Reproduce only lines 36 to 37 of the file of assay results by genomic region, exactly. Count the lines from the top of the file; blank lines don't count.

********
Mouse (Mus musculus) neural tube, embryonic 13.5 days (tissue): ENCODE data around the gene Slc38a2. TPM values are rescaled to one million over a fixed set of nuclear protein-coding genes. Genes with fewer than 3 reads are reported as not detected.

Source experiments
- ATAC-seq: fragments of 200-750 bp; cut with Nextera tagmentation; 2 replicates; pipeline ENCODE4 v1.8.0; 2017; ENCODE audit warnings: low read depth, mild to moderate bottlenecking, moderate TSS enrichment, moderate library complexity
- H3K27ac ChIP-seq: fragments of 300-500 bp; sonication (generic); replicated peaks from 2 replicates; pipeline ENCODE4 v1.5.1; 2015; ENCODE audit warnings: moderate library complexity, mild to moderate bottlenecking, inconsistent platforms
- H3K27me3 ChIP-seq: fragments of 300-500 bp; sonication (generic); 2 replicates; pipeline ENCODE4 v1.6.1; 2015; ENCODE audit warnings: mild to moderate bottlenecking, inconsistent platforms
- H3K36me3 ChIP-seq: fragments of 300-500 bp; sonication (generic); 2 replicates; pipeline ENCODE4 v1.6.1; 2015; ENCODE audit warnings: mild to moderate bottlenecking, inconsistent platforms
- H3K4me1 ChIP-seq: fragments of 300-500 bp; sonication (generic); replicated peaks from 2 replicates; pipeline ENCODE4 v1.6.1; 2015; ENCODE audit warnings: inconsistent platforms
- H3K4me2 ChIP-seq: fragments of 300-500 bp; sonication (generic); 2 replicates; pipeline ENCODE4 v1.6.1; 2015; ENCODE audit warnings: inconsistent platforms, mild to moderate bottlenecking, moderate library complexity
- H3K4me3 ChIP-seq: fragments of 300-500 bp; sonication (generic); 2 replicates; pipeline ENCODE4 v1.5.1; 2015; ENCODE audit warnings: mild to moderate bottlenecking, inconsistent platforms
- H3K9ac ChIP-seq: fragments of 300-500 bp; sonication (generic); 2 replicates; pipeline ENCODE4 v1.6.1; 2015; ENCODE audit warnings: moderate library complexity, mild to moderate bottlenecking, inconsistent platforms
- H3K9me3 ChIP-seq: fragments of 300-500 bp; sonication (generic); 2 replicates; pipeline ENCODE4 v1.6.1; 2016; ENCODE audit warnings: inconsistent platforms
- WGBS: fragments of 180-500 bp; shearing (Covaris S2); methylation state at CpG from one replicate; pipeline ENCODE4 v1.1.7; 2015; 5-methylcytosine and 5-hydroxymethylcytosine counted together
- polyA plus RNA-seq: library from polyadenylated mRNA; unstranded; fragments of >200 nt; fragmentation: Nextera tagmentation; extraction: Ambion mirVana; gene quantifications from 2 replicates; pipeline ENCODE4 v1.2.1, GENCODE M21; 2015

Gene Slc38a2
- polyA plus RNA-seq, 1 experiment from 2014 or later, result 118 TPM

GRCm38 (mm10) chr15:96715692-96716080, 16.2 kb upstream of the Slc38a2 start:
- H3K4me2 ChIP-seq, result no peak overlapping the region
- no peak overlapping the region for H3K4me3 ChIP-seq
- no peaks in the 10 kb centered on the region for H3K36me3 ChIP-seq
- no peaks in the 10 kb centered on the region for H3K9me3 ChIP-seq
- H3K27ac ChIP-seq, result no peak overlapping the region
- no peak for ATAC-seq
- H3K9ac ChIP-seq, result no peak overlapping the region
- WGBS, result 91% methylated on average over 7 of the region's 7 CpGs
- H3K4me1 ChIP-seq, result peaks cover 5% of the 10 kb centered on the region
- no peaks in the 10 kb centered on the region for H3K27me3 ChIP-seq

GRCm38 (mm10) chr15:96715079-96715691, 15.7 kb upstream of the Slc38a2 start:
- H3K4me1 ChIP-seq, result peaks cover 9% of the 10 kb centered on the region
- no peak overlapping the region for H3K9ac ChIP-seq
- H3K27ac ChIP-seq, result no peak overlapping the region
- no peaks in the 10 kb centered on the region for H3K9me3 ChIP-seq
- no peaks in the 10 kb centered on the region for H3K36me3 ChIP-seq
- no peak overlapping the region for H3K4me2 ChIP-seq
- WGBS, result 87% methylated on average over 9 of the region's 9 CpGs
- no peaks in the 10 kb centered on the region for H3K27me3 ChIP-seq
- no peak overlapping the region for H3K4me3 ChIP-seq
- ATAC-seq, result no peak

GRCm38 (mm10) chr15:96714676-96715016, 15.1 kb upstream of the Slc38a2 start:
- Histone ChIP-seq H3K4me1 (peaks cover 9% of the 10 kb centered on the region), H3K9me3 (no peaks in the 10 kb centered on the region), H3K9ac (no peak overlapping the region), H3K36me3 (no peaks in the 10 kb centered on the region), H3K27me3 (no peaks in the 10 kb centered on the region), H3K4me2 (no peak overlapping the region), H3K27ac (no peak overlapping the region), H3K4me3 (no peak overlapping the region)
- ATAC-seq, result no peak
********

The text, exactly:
- no peak overlapping the region for H3K4me3 ChIP-seq
- ATAC-seq, result no peak